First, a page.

The medical profession and the greed surrounding it are disturbing. It's over the top when medicine and politicians mix it up at cocktail parties.

    Great post!

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  13. Sara: It is the black hole known as middle management. There are the execs and the skilled workers. The middle managers are the ones who facilitate between the two groups. What is so wrong about this whole Passport thing is the executives are 2 and the board is 10. All the management of the organization is sub-contracted to another organization that is profit. The 2 paid execs were receiving money from that company in the form of kick backs.

    It is important that the definition of non-profits be changed and if tax dollars go to one of these that they be audited frequently and completely, and I don't mean the usual CPA audit.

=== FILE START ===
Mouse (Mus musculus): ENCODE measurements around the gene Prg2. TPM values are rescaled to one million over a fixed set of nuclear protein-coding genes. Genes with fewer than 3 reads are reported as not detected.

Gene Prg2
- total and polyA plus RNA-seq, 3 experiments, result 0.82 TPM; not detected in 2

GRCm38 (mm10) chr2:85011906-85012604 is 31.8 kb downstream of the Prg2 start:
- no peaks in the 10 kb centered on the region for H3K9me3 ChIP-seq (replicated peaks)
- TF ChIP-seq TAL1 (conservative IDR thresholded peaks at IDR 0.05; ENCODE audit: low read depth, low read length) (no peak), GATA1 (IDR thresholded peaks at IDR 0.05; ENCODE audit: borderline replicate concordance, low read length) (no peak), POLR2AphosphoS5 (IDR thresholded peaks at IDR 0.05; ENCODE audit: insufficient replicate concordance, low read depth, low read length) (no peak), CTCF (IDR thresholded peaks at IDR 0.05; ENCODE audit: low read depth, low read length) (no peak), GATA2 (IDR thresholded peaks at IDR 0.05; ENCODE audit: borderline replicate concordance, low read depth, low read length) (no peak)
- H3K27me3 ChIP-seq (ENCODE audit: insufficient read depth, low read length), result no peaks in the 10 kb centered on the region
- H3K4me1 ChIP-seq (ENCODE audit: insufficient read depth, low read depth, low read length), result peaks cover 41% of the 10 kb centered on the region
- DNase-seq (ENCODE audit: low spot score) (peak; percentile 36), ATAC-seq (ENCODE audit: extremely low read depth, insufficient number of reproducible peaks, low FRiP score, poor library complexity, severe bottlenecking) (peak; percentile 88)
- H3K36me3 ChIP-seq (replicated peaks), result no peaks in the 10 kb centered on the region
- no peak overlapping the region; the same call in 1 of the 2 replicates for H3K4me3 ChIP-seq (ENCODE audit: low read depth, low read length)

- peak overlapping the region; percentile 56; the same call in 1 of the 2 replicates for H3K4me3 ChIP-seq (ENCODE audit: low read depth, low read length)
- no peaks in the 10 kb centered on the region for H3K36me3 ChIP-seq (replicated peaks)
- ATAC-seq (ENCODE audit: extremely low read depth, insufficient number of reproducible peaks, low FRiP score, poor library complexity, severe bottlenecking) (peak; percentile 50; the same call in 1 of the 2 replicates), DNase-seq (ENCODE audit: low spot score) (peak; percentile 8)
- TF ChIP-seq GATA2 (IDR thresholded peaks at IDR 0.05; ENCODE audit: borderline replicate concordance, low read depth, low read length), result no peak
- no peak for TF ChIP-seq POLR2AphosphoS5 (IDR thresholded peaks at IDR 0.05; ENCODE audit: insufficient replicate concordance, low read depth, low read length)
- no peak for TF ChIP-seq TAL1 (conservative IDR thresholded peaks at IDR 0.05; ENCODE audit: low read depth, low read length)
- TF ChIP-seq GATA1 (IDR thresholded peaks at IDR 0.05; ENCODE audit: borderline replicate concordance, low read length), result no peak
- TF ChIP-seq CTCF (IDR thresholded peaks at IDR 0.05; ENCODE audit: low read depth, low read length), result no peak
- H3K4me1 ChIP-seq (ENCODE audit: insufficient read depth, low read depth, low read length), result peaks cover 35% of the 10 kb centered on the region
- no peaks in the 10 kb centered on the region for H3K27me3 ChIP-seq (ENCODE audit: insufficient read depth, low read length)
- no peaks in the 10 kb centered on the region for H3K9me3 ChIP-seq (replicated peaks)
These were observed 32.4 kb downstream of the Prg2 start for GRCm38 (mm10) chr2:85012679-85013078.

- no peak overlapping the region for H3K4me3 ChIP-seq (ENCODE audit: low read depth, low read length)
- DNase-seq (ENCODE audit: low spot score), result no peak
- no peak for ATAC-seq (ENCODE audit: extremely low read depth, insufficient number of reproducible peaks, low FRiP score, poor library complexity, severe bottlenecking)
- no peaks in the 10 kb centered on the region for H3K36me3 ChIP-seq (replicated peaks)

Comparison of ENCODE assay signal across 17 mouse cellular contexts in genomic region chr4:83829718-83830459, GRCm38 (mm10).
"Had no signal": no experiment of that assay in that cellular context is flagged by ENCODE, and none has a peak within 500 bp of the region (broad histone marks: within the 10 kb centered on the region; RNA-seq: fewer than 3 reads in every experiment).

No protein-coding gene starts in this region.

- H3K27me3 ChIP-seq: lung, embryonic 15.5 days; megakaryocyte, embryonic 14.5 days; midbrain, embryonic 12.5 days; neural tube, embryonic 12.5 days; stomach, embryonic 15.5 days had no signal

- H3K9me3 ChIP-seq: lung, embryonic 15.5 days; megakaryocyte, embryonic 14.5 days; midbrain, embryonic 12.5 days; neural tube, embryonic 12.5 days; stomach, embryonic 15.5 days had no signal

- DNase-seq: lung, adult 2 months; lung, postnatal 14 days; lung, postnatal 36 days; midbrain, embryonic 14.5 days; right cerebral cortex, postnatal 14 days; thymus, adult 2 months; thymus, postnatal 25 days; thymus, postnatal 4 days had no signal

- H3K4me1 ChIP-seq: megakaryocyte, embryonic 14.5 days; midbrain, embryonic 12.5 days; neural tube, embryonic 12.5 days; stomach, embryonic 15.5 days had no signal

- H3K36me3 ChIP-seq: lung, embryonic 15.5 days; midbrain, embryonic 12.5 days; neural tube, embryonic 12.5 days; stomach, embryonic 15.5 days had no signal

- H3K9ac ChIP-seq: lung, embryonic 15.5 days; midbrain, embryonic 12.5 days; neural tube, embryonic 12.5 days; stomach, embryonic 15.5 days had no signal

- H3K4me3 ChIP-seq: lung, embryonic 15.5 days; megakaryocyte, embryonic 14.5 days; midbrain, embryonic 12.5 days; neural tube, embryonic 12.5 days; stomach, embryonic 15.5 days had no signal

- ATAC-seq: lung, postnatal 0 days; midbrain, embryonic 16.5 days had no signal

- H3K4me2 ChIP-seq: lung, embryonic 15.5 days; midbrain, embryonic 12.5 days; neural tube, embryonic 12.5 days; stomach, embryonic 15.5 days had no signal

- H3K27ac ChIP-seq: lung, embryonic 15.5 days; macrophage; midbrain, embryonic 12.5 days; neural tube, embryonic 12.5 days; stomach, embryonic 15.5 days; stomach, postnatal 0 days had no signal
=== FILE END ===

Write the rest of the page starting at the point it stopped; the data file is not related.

The Constant Complainer: Thanks for the visit and the comment!

    Grant: I am sorry to disappoint you about the Japanese women. I guess I put the warning there to be sure adults are the ones reading.

    Charmaine: Hey, good luck with that new job!

    Annoying Joe: It's a crime.

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  14. I can't even tell you how this effects me...So many times I have seen mothers bring in their very sick kids to the ER and i would say why didn't you call the his Doctor...they said I didn't want to wait...I don't have to pay for it...I said yeah but I do